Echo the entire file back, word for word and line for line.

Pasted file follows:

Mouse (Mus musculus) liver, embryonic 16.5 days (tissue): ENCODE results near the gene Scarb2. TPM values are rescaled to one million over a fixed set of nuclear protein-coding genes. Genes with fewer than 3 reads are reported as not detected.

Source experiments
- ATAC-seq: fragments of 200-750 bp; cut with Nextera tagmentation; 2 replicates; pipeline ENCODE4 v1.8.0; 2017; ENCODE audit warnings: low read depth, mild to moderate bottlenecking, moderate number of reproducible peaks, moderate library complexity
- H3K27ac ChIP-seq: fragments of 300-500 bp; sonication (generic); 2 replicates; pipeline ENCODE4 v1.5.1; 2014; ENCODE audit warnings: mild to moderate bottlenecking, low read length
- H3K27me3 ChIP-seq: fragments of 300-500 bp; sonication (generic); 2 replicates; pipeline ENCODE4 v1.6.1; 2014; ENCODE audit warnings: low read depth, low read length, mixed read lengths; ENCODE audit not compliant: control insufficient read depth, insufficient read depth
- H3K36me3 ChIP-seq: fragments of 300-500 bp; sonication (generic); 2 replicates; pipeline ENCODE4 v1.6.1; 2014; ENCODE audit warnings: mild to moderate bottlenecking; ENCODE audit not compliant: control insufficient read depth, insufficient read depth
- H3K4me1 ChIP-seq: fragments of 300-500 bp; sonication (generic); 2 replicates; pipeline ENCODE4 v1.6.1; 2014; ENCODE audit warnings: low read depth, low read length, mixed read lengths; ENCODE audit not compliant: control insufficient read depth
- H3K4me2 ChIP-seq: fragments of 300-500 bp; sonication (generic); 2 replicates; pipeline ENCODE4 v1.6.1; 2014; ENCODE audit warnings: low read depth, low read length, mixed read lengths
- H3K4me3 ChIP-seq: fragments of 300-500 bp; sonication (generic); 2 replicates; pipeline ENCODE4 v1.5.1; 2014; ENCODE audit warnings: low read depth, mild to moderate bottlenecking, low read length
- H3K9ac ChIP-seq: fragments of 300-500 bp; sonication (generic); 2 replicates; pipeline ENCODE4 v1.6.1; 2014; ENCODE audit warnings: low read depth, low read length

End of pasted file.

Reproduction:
Mouse (Mus musculus) liver, embryonic 16.5 days (tissue): ENCODE results near the gene Scarb2. TPM values are rescaled to one million over a fixed set of nuclear protein-coding genes. Genes with fewer than 3 reads are reported as not detected.

Source experiments
- ATAC-seq: fragments of 200-750 bp; cut with Nextera tagmentation; 2 replicates; pipeline ENCODE4 v1.8.0; 2017; ENCODE audit warnings: low read depth, mild to moderate bottlenecking, moderate number of reproducible peaks, moderate library complexity
- H3K27ac ChIP-seq: fragments of 300-500 bp; sonication (generic); 2 replicates; pipeline ENCODE4 v1.5.1; 2014; ENCODE audit warnings: mild to moderate bottlenecking, low read length
- H3K27me3 ChIP-seq: fragments of 300-500 bp; sonication (generic); 2 replicates; pipeline ENCODE4 v1.6.1; 2014; ENCODE audit warnings: low read depth, low read length, mixed read lengths; ENCODE audit not compliant: control insufficient read depth, insufficient read depth
- H3K36me3 ChIP-seq: fragments of 300-500 bp; sonication (generic); 2 replicates; pipeline ENCODE4 v1.6.1; 2014; ENCODE audit warnings: mild to moderate bottlenecking; ENCODE audit not compliant: control insufficient read depth, insufficient read depth
- H3K4me1 ChIP-seq: fragments of 300-500 bp; sonication (generic); 2 replicates; pipeline ENCODE4 v1.6.1; 2014; ENCODE audit warnings: low read depth, low read length, mixed read lengths; ENCODE audit not compliant: control insufficient read depth
- H3K4me2 ChIP-seq: fragments of 300-500 bp; sonication (generic); 2 replicates; pipeline ENCODE4 v1.6.1; 2014; ENCODE audit warnings: low read depth, low read length, mixed read lengths
- H3K4me3 ChIP-seq: fragments of 300-500 bp; sonication (generic); 2 replicates; pipeline ENCODE4 v1.5.1; 2014; ENCODE audit warnings: low read depth, mild to moderate bottlenecking, low read length
- H3K9ac ChIP-seq: fragments of 300-500 bp; sonication (generic); 2 replicates; pipeline ENCODE4 v1.6.1; 2014; ENCODE audit warnings: low read depth, low read length